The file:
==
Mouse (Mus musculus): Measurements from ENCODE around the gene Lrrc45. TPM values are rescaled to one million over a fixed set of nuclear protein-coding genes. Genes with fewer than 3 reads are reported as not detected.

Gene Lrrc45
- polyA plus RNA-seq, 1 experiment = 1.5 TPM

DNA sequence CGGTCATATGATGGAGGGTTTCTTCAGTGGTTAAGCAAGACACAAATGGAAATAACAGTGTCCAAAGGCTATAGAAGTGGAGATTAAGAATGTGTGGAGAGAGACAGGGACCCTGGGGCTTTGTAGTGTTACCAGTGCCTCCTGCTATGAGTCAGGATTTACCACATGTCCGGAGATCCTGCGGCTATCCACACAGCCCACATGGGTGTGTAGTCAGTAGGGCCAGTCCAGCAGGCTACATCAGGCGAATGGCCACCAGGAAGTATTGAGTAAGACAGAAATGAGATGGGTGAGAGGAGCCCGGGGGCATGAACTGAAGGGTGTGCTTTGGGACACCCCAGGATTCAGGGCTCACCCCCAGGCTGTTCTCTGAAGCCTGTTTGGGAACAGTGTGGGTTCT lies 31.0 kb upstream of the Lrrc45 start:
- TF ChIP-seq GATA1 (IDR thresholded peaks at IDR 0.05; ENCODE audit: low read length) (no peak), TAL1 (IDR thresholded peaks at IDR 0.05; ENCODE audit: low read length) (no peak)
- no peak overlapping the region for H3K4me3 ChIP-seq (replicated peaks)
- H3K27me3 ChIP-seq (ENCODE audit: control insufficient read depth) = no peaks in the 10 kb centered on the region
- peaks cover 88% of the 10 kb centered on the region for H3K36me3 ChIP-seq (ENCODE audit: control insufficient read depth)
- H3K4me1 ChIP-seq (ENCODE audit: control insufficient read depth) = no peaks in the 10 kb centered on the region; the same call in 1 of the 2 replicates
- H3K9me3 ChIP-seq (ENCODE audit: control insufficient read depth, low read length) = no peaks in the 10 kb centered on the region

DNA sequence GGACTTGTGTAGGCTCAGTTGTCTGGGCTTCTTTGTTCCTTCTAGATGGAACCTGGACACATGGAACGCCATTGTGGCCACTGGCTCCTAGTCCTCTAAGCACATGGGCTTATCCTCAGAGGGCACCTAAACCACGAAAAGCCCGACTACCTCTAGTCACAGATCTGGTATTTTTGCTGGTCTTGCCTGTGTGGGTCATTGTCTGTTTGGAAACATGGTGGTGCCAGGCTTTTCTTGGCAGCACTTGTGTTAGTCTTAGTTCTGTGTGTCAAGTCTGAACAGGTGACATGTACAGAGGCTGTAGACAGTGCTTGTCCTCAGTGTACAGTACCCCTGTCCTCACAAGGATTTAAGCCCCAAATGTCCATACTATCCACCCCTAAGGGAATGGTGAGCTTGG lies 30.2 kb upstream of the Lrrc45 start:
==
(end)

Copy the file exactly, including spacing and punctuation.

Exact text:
Mouse (Mus musculus): Measurements from ENCODE around the gene Lrrc45. TPM values are rescaled to one million over a fixed set of nuclear protein-coding genes. Genes with fewer than 3 reads are reported as not detected.

Gene Lrrc45
- polyA plus RNA-seq, 1 experiment = 1.5 TPM

DNA sequence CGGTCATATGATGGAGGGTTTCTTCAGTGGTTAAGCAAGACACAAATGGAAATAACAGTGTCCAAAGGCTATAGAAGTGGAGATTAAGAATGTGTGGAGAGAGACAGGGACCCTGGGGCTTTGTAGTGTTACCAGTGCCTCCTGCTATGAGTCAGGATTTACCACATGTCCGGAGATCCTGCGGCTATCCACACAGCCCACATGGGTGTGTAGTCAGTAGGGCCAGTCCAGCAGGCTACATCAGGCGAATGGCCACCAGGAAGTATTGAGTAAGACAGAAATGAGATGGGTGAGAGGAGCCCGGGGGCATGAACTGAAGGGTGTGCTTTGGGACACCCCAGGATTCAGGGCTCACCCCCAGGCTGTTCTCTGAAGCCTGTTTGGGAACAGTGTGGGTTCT lies 31.0 kb upstream of the Lrrc45 start:
- TF ChIP-seq GATA1 (IDR thresholded peaks at IDR 0.05; ENCODE audit: low read length) (no peak), TAL1 (IDR thresholded peaks at IDR 0.05; ENCODE audit: low read length) (no peak)
- no peak overlapping the region for H3K4me3 ChIP-seq (replicated peaks)
- H3K27me3 ChIP-seq (ENCODE audit: control insufficient read depth) = no peaks in the 10 kb centered on the region
- peaks cover 88% of the 10 kb centered on the region for H3K36me3 ChIP-seq (ENCODE audit: control insufficient read depth)
- H3K4me1 ChIP-seq (ENCODE audit: control insufficient read depth) = no peaks in the 10 kb centered on the region; the same call in 1 of the 2 replicates
- H3K9me3 ChIP-seq (ENCODE audit: control insufficient read depth, low read length) = no peaks in the 10 kb centered on the region

DNA sequence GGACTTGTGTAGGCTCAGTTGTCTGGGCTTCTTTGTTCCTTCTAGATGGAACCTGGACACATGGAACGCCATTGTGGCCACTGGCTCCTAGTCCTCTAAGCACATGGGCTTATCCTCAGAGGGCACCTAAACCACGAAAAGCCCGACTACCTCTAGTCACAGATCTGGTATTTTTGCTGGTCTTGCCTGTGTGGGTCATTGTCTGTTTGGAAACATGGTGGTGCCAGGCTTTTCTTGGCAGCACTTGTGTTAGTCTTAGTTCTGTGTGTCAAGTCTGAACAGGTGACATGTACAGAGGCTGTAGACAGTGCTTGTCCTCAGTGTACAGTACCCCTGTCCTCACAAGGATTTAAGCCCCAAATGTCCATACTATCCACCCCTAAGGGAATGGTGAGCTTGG lies 30.2 kb upstream of the Lrrc45 start: